Rose Hips Newsletter
Rose Hips - A Special Herb
Anyone who uses toxic chemicals on their roses is foolish.
Rose Hips. One reason to not dead-head all your roses is to allow the hips (fruit) to mature. Rose hips in teas, salads and other dishes is an excellent source of vitamin C. Plus some roses, such as the Rugosa rose, have beautiful and decorative hips.
Roses are easy to grow with the organic program and everyone should plant some. Not only are they pretty to look at, but they also have another use. Rose hips are used for herbal tea, jam, jelly, syrup, beverages, pies, bread and marmalade. Read more
A few rose species are sometimes grown for the ornamental value of their hips, such as Rosa moyesii, which has prominent large red bottle-shaped fruits.
Rose hips are also used to feed some pets and horses. The dried and powdered form can be fed at 1 tablespoon per day to improve coat condition and new hoof growth. Rose hips are used in many food preparations and for colds and flues.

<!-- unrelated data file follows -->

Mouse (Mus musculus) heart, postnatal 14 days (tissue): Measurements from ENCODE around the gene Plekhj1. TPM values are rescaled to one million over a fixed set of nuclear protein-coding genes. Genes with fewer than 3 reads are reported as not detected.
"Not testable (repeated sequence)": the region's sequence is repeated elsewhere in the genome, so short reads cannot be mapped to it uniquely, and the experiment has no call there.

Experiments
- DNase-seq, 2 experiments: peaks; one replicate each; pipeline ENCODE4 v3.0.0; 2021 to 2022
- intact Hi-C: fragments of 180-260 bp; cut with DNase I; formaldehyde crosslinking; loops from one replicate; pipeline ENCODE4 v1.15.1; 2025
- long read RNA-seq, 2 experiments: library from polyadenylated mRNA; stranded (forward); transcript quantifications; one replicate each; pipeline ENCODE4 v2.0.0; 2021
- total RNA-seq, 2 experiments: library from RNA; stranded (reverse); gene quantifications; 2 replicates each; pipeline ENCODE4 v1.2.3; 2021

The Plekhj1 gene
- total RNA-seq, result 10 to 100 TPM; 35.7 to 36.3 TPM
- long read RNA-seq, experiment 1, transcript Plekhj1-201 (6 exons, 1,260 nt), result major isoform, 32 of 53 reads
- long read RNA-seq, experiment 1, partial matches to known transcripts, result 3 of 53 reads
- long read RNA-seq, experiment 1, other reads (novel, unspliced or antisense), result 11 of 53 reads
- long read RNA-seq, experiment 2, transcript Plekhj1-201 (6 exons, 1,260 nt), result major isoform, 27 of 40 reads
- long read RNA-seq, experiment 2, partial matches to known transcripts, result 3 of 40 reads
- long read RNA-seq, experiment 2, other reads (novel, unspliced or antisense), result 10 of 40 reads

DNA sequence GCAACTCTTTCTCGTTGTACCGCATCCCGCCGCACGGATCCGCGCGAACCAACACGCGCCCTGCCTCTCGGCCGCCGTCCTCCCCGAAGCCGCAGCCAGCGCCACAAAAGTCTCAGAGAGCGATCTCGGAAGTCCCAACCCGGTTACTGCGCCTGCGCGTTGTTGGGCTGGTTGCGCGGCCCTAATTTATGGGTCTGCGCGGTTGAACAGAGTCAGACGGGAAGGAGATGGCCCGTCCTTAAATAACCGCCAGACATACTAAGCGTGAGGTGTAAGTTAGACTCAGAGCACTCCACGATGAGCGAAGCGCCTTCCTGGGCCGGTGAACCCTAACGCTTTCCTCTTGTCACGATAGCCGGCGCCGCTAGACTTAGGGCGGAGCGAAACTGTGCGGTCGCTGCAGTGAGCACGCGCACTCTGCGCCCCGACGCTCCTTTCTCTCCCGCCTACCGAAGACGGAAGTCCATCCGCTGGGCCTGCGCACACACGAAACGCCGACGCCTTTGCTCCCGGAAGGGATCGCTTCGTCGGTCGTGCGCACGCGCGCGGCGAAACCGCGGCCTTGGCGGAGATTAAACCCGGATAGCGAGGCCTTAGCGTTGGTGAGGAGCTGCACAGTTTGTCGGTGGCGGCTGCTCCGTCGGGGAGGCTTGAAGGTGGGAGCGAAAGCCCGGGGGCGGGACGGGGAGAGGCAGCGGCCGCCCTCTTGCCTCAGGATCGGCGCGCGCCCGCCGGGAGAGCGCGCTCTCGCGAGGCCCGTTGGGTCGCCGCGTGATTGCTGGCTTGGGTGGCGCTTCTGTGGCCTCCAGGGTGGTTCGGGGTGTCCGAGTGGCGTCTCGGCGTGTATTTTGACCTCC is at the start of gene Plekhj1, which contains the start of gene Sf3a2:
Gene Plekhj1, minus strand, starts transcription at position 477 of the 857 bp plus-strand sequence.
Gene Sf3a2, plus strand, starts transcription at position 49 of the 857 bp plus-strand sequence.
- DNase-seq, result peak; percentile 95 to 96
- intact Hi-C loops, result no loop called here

The fine hairs inside rose hips are used as itching powder. Dried rose hips are also sold for primitive crafts and are scented with essential oils to be used as a potpourri room air freshener.
Roses are propagated from hips by removing the seeds from the aril (the outer coating) and sowing just beneath the surface of the soil. Placed in a cold frame or a greenhouse, the seeds take at least three months to germinate. The more common propagation method is stem cuttings. Read more
In World War II, the people of Britain gathered wild-grown rose hips and made a Vitamin C syrup for children. This was because German submarines were sinking many commercial ships and citrus fruits from the tropics were very difficult to import.
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